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Year of the Artist, Day 112: Keith Giffen, Part 4 – Trencher #2

by  in Comic News Comment

Every day this year, I will be examining the artwork on a single comic book story. Today’s artist is Keith Giffen, and the issue is Trencher #2, which were published by Image and is cover dated June 1993. These scans are from the trade paperback, which was published by Boom! Studios in 2005. Enjoy!

Giffen went over to Image in 1993 and began doing some wacky comics for them, including Trencher, which is a pretty lousy book. The protagonist, Gideon, hunts down souls that have been “wrongfully reincarnated.” Things get bloody. It’s a satire, as Giffen loves satire, but as it’s set firmly within the “Image Universe” (as we’ll see below), it’s also weirdly not satirical, unless we view all that early Image stuff as satire itself (which the Image founders might want these days, but not back then). It’s kind of dumb, and the art … wow. Let’s take a look at it, shall we?


This is the first page of issue #2, as Gideon – his job title is “trencher,” in case you’re wondering – has been attacked by an old woman whose soul he was trying to “repossess” (by, you know, killing her). It turns out she’s not quite what she seems. We can see on this page both that this is typical Giffen art and how he’s changed it a bit. Obviously, he’s going a bit nuts with the details and lines, as Gideon’s trench coat (it was the Nineties, so of course he was wearing a trench coat!) is overly wrinkled, and the pipes behind him forming the frame on the bottom and right of the page are extremely detailed. Giffen goes somewhat kooky with Cher Noble’s muscles (they’re not wrinkles, unless everyone in the book is wrinkled like this), inking them very precisely and in an exaggerated manner. Her face is noticeably Giffen-esque – he’s not going overboard on the spot blacks as he did in the previous few years, but the angularity of her face is a Giffen hallmark. Part of the problem with the art on this book is that Giffen goes so bonkers with the details that the storytelling becomes a bit wonky. Gideon is only a torso on this page, as Cher has blown him in half – Gideon sustains horrific injuries quite often in the book, in keeping with its satirical bent – and we don’t see his head (we can see a bit of his spine, though). We do see his ponytail (it was the Nineties, so of course he has a ponytail!) on the left side, and he’s tilted sideways. The thick arm covered in what look like leather belts extending from the coat in the middle of the page is the only appendage we see, and it’s kind of difficult to tell that it’s actually his arm. This is what we can expect from the comic.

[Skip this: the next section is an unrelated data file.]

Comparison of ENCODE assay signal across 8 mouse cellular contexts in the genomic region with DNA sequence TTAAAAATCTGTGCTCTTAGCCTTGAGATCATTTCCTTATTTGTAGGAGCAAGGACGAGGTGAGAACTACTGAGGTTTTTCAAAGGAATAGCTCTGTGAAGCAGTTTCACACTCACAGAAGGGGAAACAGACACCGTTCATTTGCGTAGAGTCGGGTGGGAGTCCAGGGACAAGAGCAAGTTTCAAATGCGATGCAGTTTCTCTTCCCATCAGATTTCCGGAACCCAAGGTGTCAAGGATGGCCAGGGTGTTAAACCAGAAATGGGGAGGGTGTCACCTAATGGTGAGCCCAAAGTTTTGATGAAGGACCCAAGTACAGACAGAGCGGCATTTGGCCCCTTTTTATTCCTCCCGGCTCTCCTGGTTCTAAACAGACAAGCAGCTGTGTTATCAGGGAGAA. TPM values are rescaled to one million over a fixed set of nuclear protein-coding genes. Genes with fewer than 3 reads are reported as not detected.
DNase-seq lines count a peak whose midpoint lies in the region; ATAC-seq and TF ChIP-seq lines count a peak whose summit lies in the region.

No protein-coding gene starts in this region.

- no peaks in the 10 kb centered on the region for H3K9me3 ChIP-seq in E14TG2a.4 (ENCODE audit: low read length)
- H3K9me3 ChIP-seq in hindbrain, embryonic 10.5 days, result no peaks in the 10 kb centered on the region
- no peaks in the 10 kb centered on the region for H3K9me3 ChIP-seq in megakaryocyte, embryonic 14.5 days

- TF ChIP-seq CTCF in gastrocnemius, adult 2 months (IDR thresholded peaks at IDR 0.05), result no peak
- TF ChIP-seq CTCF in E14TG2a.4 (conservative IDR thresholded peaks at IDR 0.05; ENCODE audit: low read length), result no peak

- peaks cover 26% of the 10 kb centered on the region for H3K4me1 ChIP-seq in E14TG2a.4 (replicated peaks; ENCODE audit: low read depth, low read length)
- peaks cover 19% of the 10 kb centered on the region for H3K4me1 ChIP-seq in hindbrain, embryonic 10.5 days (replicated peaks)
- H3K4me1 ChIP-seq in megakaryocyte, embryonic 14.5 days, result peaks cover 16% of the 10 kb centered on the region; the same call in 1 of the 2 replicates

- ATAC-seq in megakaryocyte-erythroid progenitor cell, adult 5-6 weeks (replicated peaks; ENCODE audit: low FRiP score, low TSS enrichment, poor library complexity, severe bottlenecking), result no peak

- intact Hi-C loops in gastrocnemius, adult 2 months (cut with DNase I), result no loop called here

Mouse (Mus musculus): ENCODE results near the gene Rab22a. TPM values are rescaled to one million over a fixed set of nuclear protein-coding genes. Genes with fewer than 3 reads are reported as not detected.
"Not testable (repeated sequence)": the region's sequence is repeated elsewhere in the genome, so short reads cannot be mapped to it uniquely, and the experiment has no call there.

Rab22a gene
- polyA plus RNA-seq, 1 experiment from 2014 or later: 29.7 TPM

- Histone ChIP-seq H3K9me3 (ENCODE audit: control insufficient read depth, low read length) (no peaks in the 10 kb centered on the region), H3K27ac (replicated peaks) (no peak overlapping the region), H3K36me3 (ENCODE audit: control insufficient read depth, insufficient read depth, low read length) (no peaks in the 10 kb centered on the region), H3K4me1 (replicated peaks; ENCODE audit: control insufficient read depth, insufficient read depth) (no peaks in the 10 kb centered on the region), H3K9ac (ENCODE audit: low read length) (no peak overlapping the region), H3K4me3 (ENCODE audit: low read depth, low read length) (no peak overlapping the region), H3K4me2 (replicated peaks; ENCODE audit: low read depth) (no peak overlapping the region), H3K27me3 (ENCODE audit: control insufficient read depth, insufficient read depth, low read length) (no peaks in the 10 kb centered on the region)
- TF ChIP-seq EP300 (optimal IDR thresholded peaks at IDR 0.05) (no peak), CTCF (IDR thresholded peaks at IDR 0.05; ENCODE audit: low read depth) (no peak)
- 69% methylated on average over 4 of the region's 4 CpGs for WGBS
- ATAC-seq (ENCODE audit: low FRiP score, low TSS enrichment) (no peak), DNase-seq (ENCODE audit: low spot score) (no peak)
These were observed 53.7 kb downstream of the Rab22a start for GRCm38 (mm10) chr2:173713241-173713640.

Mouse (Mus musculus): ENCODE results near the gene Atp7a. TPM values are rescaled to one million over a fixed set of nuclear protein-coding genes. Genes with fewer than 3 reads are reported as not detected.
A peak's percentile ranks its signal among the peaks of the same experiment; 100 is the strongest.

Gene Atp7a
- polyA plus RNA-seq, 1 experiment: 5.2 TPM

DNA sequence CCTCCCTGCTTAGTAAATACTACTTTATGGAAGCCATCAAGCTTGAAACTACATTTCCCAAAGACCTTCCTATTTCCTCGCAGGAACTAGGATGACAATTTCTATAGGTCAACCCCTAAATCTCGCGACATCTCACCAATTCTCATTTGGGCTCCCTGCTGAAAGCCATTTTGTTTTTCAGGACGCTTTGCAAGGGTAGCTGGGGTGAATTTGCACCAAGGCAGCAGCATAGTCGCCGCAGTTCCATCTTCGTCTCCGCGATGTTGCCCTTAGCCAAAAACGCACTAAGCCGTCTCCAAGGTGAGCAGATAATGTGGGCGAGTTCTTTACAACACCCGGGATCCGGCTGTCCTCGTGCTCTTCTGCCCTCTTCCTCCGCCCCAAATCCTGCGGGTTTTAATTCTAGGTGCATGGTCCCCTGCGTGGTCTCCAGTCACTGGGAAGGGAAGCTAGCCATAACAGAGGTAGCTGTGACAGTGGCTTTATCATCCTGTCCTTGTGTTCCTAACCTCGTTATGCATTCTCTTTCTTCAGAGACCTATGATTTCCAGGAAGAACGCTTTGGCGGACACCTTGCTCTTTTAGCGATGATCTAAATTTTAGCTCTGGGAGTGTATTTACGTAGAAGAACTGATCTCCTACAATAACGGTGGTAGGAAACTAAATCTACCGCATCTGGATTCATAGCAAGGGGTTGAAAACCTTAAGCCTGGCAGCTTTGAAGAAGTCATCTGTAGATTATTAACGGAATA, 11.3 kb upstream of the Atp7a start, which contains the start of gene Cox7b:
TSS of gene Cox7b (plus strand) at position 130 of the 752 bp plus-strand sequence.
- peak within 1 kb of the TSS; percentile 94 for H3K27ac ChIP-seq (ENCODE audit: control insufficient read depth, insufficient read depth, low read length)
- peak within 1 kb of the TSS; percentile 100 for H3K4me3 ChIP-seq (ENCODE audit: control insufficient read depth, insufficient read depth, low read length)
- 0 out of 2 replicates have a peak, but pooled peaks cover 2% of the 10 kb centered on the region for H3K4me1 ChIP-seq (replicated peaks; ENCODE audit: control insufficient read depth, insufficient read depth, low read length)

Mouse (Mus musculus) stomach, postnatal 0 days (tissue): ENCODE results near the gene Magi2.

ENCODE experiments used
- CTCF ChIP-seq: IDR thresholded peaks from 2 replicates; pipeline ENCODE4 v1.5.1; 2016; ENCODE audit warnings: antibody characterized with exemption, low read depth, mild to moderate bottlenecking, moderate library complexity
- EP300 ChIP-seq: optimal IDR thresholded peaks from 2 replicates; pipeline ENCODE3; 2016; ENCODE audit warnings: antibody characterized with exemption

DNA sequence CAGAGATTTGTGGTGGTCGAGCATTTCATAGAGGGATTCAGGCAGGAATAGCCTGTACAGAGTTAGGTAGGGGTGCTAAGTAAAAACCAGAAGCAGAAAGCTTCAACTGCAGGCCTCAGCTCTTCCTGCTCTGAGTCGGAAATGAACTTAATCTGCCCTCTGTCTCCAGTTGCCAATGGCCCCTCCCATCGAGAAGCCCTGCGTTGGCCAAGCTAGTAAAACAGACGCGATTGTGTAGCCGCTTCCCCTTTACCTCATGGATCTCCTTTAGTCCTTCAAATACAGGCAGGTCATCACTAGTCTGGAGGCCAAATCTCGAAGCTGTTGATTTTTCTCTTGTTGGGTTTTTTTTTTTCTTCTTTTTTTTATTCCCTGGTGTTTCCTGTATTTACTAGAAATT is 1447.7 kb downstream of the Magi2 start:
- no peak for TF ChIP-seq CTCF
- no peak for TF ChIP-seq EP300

The details again get in the way of storytelling a bit here, unfortunately. I imagine that Giffen was doing this to parody the extreme hatching of someone like Jim Lee, but when the parody overwhelms the story, it becomes too difficult to appreciate either. Giffen helpfully provides a sound effect and an arrow in Panel 1, but it’s tough to see that it’s a car flying onto its side, and it’s not clear why it’s doing so. Gideon is on top of a car steering it – as we see in Panel 2 – but did he turn the car he’s steering into that car in Panel 1, or did Cher do something to it to upend it? The smoke obscures it so much that we can’t see. Cher is chasing Gideon, so we can assume that she somehow knocked the car out of the way, but it’s very unclear. In Panels 2 and 4, we see Gideon’s spine sticking out of his torso, but again, because Giffen makes him so ridiculously huge and gives him that giant trench coat, it’s stranger-looking than it needs to be. Why is there so much smoke, anyway?